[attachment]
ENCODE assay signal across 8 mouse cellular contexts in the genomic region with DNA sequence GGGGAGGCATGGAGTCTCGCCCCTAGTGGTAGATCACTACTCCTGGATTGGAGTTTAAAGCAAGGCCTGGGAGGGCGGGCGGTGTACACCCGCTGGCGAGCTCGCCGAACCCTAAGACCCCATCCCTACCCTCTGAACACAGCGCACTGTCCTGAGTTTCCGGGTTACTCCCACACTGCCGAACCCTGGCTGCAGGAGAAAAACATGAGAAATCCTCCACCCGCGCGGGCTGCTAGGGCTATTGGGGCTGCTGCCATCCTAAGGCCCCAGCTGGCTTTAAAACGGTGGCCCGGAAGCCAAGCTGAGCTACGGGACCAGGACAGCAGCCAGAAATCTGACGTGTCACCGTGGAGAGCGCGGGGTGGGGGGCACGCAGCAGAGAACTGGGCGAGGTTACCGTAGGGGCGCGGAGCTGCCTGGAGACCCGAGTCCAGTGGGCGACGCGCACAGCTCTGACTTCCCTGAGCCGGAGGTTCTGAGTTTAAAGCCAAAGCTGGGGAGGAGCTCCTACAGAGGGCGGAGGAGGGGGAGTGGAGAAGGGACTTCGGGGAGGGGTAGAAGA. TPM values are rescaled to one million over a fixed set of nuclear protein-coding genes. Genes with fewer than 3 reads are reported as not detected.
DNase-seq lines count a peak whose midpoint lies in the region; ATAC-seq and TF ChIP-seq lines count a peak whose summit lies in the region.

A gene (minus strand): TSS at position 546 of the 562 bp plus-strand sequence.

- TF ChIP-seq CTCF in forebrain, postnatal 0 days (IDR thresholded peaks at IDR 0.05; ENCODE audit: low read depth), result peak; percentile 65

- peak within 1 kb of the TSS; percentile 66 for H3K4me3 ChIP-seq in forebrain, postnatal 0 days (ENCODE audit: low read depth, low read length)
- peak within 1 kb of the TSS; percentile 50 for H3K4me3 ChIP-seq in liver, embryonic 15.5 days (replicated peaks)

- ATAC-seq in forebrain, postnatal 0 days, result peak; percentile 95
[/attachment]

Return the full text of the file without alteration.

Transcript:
ENCODE assay signal across 8 mouse cellular contexts in the genomic region with DNA sequence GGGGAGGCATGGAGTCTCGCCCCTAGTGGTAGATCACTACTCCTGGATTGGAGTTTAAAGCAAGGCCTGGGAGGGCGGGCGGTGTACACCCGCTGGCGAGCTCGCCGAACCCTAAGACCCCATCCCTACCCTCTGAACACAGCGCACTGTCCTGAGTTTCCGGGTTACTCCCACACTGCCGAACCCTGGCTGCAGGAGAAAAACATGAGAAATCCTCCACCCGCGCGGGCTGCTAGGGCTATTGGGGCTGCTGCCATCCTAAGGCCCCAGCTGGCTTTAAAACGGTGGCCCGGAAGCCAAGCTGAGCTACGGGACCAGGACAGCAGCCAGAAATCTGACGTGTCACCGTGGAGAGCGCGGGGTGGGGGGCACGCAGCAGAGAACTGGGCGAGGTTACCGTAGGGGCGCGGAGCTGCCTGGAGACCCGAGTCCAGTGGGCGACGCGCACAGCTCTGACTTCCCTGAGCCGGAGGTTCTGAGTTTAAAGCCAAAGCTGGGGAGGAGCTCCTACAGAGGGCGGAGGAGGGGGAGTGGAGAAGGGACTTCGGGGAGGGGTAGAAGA. TPM values are rescaled to one million over a fixed set of nuclear protein-coding genes. Genes with fewer than 3 reads are reported as not detected.
DNase-seq lines count a peak whose midpoint lies in the region; ATAC-seq and TF ChIP-seq lines count a peak whose summit lies in the region.

A gene (minus strand): TSS at position 546 of the 562 bp plus-strand sequence.

- TF ChIP-seq CTCF in forebrain, postnatal 0 days (IDR thresholded peaks at IDR 0.05; ENCODE audit: low read depth), result peak; percentile 65

- peak within 1 kb of the TSS; percentile 66 for H3K4me3 ChIP-seq in forebrain, postnatal 0 days (ENCODE audit: low read depth, low read length)
- peak within 1 kb of the TSS; percentile 50 for H3K4me3 ChIP-seq in liver, embryonic 15.5 days (replicated peaks)

- ATAC-seq in forebrain, postnatal 0 days, result peak; percentile 95